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WAAY 31 obtained exclusive dash cam and body cam footage of Florence Police officers trying to save the lives of two people who they said overdosed Wednesday night.
Florence Police arrived at a gas station on Pine Street to find two people lifeless in a car. Police started rubbing their sternums and laid them on the ground to get them to wake up. Police tell us both patients were given a dose of Narcan by paramedics and taken to Eliza Coffee Memorial Hospital. We do not know their conditions at this time.
Police said they did not find any drugs in the car, but said the people likely overdosed on an opioid like heroin.
Shoals Ambulance officials said every one of their teams are equipped with Narcan, and in the last week they have had to use the drug 12 times.
"Sometimes they are blue. Sometimes they don't have any color, a lot of stuff runs through our heads when we go in," said Shoals Ambulance Paramedic Supervisor Carrie Walker.
Walker said in her years as a paramedic she has given patients Narcan too many times to count. Narcan reverses the affects of opioid overdoses.
"Some wake up mad, some wake up happy that you saved their lives," said Walker.
Walker tells us scenes like what played out Wednesday night are things they go to often. In the video given to WAAY 31 by Florence police, you can hear and see officers trying to help both people. The man comes too, but he seems to be in and out. Officers pulled the woman out of the car and you can hear her grasping for breath, as officers wait for paramedics to arrive.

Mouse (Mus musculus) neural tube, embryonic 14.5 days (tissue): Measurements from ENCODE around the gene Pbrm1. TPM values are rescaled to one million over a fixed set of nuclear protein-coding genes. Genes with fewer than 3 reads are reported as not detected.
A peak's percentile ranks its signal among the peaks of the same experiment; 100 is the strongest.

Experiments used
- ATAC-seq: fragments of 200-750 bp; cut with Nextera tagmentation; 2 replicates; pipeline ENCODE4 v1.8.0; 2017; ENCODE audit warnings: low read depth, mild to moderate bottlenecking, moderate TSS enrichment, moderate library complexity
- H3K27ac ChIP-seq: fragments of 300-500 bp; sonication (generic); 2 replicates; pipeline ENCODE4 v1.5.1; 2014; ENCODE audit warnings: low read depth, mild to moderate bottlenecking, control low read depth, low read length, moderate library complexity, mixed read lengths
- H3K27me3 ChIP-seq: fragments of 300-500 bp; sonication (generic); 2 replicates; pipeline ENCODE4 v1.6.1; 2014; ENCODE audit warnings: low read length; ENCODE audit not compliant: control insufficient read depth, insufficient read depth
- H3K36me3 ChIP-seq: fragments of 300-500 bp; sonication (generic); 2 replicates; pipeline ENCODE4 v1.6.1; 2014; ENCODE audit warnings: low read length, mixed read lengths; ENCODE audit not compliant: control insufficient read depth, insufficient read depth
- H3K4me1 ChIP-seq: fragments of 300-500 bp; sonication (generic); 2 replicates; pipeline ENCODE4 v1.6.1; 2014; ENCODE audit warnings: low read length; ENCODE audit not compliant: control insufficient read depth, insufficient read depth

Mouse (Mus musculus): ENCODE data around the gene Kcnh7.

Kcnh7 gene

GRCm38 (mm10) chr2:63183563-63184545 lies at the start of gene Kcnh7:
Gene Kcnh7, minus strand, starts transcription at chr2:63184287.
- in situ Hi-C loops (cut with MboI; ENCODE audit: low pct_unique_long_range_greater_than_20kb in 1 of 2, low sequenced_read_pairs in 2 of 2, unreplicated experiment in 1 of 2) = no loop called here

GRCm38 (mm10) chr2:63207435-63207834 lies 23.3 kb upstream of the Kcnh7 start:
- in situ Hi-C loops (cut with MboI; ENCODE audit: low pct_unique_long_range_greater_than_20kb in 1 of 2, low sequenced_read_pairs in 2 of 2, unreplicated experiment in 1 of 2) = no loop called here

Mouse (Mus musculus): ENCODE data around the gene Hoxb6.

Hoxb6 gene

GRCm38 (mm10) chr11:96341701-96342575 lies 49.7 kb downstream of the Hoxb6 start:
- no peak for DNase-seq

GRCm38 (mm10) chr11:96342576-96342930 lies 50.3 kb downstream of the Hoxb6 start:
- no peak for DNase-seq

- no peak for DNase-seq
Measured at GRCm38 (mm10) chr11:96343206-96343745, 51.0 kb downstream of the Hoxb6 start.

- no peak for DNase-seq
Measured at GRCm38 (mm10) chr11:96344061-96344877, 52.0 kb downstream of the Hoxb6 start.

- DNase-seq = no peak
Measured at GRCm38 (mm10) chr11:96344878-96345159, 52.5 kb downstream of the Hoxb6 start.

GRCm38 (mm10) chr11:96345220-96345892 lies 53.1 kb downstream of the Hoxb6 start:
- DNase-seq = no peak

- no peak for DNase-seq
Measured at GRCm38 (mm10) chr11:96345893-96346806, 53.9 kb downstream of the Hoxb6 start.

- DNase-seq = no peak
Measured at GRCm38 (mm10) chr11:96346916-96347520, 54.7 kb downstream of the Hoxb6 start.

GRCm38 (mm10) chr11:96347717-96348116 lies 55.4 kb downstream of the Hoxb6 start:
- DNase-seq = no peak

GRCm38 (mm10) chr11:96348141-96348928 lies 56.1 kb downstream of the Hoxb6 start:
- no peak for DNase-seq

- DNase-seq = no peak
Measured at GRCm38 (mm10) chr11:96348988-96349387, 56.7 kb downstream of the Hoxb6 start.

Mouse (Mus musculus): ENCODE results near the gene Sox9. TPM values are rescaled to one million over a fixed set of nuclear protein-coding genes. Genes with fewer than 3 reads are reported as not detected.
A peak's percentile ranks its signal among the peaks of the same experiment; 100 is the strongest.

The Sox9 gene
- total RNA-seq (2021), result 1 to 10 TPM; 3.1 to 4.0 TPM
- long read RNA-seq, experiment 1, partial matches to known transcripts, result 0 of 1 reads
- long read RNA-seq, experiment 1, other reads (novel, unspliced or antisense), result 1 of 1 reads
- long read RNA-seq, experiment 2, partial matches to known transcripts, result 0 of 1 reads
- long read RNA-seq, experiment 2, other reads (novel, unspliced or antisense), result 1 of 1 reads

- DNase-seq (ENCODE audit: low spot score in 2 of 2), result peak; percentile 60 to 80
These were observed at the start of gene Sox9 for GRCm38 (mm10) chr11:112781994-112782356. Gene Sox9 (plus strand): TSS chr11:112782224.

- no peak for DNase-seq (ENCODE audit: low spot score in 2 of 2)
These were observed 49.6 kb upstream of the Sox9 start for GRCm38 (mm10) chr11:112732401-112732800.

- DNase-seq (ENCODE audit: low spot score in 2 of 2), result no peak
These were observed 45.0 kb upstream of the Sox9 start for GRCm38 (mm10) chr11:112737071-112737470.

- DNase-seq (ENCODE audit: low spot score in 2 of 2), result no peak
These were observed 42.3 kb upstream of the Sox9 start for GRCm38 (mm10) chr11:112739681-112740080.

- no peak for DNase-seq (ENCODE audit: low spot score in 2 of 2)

"What those officers at that scene needed was Narcan," said Florence Police Chief Ron Tyler.
Tyler said the opioid epidemic in the Shoals is not over, and it's why officers need to carry Narcan.
"When our folks would have showed up and seen those individuals completely incapacitated; barely breathing, had a weak pulse, our guys could have administered Narcan and quickly started the recovery process," said Tyler.
Tyler tells us he wants his officers to have the Narcan nasal spray, which is foolproof. Tyler compared it to being as easy to use as an EpiPen.
"It's the easiest drug we can administer to save someone's life," said Tyler
The problem is funding. Tyler tells us they are looking for ways to equip officers with Narcan through grants from the Alabama Department of Public Health, but if that doesn't work they will explore other options.
"We don't need a publicity stunt of somebody giving one dose of Narcan to our agency. What we need is 110 doses of Narcan, 200 doses of Narcan for every officer in Lauderdale County in order for us to make an impact," said Tyler.
Tyler said they could roughly get two doses of the nasal spray Narcan for about $70. He said that's a small price to pay to save someone's life.
"We are here to save somebody's life and that's what we want to do. If it's a heroin addict maybe we can save their life and put them on the road to recovery," said Tyler.
Tyler said all of their officers are medically trained, all they need is the Narcan.
Shoals Ambulance officials said they normally see more overdoses when the weather warms up, making the need for officers to have Narcan greater.
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